Hackers have opened hundreds of Chivo wallets using other people’s ID numbers to claim the $30 worth of Bitcoin incentive offered by the government.
Hundreds of Salvadorans have come out to complain that hackers have used their IDs to open Chivo Bitcoin wallets. President Nayib Bukele’s administration had placed a $30 bonus in every new wallet as part of the government’s effort to promote the adoption of Bitcoin. However, emerging reports show that the entire process is now compromised.
755 complaints about identity theft related to Chivo wallets
Many Salvadorans trying to activate their wallets have received a rude shock when trying to activate their wallets. According to Rina Montti, the director of human rights research at Cristosal, the numerous complaints were increasing daily. They found that their official government identification number, DUI numbers, had already been used without their consent.
The human rights organization started receiving complaint notifications, and between October 9th and 14th, they received over 755 complaints about identity theft related to Chivo wallets. The El Salvador government is yet to comment on the identity theft claims involving cryptocurrency wallets. Cristosal announced it was planning to file a collective lawsuit. The organization stated:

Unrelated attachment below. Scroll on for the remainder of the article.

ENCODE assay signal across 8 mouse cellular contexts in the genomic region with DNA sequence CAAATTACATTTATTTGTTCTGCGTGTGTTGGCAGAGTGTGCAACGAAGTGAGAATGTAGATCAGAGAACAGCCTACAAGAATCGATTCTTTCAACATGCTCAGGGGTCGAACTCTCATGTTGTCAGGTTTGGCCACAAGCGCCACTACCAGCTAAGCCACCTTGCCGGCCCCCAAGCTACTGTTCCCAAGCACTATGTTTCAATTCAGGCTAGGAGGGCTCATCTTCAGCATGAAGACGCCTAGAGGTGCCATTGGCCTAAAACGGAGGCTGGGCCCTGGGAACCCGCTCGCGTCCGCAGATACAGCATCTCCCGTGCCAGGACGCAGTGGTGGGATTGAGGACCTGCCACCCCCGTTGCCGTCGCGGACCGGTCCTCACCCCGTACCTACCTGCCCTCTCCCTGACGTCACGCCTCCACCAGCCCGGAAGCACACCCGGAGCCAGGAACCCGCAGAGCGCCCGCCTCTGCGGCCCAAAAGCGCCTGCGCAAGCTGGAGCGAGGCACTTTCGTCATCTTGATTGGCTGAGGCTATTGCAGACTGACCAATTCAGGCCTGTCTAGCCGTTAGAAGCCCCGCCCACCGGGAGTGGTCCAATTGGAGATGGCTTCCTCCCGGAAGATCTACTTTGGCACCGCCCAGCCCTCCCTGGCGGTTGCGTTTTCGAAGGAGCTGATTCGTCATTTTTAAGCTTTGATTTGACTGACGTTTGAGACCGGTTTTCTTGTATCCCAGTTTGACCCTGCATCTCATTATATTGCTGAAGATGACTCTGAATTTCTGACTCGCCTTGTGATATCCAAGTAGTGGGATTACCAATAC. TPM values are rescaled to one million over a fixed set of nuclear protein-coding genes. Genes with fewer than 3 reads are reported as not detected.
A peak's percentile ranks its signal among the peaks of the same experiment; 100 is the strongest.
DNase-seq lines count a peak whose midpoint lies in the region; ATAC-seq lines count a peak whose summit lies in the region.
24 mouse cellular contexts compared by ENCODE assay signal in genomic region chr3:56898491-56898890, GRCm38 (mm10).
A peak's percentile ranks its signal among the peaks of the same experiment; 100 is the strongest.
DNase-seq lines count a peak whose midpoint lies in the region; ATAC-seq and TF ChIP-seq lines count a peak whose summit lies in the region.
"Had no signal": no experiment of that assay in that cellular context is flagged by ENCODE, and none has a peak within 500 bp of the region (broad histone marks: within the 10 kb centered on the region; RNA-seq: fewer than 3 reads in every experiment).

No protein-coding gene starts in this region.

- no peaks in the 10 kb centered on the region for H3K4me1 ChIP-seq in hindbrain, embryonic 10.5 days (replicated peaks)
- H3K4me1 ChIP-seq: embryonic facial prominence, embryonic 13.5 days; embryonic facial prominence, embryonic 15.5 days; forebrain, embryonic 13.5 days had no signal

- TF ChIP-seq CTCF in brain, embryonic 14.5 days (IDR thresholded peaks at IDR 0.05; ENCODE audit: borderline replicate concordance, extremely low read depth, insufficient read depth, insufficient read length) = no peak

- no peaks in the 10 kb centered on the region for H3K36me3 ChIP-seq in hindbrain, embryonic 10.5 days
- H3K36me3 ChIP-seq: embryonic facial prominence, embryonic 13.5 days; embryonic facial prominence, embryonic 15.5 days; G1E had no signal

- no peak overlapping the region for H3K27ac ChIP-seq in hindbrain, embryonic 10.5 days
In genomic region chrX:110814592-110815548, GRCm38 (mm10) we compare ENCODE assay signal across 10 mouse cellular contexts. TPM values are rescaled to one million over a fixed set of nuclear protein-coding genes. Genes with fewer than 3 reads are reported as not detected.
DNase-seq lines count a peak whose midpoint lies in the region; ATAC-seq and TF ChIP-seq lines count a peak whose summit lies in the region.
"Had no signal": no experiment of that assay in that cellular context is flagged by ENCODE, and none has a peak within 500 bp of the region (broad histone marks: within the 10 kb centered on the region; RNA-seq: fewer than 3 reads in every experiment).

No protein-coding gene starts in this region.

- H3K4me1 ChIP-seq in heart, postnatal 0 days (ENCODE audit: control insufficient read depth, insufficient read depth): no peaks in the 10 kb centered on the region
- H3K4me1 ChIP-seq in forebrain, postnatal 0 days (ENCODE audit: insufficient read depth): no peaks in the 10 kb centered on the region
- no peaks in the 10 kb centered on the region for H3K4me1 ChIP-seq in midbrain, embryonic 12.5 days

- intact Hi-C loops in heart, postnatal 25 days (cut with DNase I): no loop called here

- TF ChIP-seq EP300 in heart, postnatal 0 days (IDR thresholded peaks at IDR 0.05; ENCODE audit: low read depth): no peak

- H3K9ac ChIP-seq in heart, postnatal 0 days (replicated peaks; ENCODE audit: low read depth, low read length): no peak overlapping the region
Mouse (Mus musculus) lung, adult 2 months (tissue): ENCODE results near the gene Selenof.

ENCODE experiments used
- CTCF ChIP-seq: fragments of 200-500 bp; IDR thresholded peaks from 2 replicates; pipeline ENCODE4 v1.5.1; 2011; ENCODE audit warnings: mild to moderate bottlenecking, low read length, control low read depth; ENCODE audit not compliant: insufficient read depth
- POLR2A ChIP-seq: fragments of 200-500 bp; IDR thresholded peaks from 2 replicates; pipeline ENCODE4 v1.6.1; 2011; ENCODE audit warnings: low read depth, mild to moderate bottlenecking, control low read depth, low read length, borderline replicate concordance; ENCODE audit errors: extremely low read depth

“Cristosal will take legal action to represent citizens who have sent proof of their details being mishandled. Individuals have to send their complaints accompanied by their Unique Identity Document (DUI). Additionally, they should send a screenshot indicating that their details have already been used in the wallet. By doing this, their application will be accounted for.”
Chivo Wallet has security issues
According to the Chivo official website, individuals must scan their DUI front and back and do some facial recognition to help verify their identity. However, according to some Salvadorans, the system isn’t foolproof and isn’t as protected as the government claims.
YouTuber Adam Flores of the La Gatada SV channel demonstrated the systemic flows in a personal experiment using his grandmother’s details. He claims to have used his grandma’s photocopied DUI, and the system accepted his application. To make matters worse, Flores claims he used an unrelated photograph, and the process ended successfully.
Social media is awash, with similar stories showing how easy it is for anyone to fool the system. The government is yet to comment on the identity theft claims.